Commandant, sergeant major visit Marines in Afghanistan


Sergeant Major of the Marine Corps Mike Barrett addresses a crowd of Marines in Afghanistan on Tuesday at Combat Outpost Shir Ghazi while Commandant Gen. Jim Amos looks on. (Photo by Staff Sgt. Brian Buckwalter/Marine Corps)

Sometimes, the boss comes long ways to check in on his people.

That was the case yesterday in Afghanistan, where Commandant Gen. Jim Amos and Sergeant Major of the Marine Corps Mike Barrett dropped in on six bases and outposts, fielding questions from Marines and thanking them for their service.

There are at least two accounts of their travels published. A Marine Corps news release said the brass visited Marines at Camp Leatherneck, Forward Operating Base Payne, FOB Geronimo, FOB Jackson, FOB Zeebrugge and Combat Outpost Shir Ghazi. That means they traveled from Kajaki district in northern Helmand all the way down to some of the southernmost positions the Corps has there.

At COP Shir Ghazi in Musa Qala district, Amos presented a Purple Heart to Sgt. Shane Fredericks, an infantryman with 2nd Battalion, 5th Marines, who sustained a traumatic brain injury after his vehicle struck and improvised explosive device. A report by embedded journalist Gretal Kovach said the blast occurred May 12 in Now Zad district, and was generated by 120 pounds of explosives.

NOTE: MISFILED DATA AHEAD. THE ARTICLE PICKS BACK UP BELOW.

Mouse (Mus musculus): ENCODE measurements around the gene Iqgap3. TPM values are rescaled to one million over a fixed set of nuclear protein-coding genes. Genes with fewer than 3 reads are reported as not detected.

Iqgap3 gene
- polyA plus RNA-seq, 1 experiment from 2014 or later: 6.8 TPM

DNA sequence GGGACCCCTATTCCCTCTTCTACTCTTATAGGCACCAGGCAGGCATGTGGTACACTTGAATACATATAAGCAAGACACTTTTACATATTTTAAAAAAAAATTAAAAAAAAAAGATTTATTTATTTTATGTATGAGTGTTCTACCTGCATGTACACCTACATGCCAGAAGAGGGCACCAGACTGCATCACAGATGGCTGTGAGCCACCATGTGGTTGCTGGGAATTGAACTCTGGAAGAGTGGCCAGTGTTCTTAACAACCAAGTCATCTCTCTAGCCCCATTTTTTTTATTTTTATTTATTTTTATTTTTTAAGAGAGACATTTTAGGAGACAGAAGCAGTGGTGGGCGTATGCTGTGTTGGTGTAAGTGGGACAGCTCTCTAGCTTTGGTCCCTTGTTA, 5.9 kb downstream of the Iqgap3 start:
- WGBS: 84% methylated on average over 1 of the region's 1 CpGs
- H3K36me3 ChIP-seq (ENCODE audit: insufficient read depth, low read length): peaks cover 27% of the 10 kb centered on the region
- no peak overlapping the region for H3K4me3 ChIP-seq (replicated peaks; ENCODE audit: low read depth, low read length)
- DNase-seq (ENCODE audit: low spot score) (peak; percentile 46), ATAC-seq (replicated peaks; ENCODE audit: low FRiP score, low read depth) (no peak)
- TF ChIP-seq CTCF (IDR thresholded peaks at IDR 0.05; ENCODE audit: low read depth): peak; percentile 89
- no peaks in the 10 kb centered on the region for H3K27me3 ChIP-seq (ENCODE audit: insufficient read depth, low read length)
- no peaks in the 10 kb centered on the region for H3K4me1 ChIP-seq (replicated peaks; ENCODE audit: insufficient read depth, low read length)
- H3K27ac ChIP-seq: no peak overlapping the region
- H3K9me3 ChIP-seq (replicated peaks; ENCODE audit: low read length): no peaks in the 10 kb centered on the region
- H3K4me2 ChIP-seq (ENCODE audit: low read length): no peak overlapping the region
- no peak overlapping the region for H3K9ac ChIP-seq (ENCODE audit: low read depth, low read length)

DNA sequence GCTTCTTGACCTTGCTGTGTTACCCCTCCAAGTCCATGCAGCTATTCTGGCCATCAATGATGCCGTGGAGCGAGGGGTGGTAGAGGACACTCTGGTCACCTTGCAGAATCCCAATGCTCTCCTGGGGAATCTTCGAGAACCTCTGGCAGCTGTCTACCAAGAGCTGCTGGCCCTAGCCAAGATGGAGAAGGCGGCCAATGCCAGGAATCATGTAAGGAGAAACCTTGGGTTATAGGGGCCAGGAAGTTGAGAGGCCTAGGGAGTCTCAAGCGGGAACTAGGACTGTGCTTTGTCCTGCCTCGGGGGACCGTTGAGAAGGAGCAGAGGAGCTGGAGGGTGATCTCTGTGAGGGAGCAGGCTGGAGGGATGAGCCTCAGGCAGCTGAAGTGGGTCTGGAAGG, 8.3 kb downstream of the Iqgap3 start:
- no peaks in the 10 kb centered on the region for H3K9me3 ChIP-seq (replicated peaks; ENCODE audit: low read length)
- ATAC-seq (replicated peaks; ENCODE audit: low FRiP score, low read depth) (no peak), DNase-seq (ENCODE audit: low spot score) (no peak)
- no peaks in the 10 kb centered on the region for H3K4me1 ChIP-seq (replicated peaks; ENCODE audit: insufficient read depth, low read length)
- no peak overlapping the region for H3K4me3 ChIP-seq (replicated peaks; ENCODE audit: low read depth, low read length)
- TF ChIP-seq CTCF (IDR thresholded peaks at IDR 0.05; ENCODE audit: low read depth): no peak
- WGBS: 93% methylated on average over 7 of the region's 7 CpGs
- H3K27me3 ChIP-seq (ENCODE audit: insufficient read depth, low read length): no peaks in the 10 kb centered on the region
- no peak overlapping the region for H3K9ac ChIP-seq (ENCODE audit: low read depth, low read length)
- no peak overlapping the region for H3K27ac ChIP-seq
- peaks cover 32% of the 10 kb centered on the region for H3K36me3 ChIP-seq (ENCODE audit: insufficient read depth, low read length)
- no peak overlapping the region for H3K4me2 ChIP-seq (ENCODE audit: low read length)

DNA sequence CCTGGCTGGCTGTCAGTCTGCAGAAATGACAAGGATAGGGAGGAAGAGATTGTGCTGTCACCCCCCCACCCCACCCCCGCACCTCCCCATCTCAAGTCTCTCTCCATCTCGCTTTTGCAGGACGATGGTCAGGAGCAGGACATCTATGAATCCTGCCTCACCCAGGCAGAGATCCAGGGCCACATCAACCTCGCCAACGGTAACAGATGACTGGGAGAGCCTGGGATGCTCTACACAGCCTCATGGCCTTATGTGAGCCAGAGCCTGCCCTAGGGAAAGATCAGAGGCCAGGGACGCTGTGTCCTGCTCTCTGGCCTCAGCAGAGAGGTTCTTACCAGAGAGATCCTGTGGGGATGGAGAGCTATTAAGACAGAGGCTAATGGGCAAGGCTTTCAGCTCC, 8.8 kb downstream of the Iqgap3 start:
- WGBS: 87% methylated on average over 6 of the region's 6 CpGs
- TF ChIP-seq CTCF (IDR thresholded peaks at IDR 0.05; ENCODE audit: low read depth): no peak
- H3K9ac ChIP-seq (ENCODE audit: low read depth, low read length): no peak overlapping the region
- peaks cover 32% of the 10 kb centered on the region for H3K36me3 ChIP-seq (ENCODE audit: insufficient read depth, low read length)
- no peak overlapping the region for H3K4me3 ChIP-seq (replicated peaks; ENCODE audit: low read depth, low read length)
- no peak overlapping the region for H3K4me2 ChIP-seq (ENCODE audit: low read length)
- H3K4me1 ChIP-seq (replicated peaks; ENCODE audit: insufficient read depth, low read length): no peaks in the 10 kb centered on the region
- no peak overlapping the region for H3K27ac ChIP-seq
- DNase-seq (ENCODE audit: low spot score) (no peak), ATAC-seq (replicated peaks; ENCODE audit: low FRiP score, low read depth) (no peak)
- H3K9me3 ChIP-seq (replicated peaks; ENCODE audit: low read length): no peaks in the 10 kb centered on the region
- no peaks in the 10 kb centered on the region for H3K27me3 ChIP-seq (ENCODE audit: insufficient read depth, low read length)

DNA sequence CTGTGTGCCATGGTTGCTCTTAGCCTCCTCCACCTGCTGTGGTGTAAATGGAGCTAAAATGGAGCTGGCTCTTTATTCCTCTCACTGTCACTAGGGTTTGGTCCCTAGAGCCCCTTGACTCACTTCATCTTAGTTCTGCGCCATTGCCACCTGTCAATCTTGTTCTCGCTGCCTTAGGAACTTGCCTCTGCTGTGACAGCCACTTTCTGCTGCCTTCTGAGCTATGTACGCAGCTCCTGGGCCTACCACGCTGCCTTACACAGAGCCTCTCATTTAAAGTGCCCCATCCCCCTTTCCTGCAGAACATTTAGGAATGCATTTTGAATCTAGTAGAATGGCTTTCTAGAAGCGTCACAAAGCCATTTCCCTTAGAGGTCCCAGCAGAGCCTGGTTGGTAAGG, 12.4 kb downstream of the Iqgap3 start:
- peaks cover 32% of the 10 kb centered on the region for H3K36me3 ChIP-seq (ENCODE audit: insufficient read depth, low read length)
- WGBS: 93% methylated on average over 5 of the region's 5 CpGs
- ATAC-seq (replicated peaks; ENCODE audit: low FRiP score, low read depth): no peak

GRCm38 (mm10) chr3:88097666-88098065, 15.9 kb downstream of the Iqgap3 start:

Barrett also delivered the Marines with 2/5 a stern warning about staying safe when the return to the U.S. this fall. From Kovach’s report:

“You’re not going to overindulge and then jump on a crotch rocket and slam into a stinkin’ telephone pole,” Barrett said.

“You go outside the wire every single day, and you go hunt down the bad man, you fix him in place and you kill him! That’s your job,” he said. “You’ve already proven yourself. You’ve got nothing else to prove. Go home, be aggressive … but be aggressive without being reckless. Live your life right and to its fullest.”

No mincing words there, right?


About Author

I'm a senior writer with Marine Corps Times, covering ground warfare, manpower, weapons acquisition and other beats. I embedded in Afghanistan in spring 2010, and plan to return at least once in 2011.

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  1. Pingback: Battle Rattle - A Marine Corps Times Blog – In Helmand, five times as many Afghan troops die as Marines

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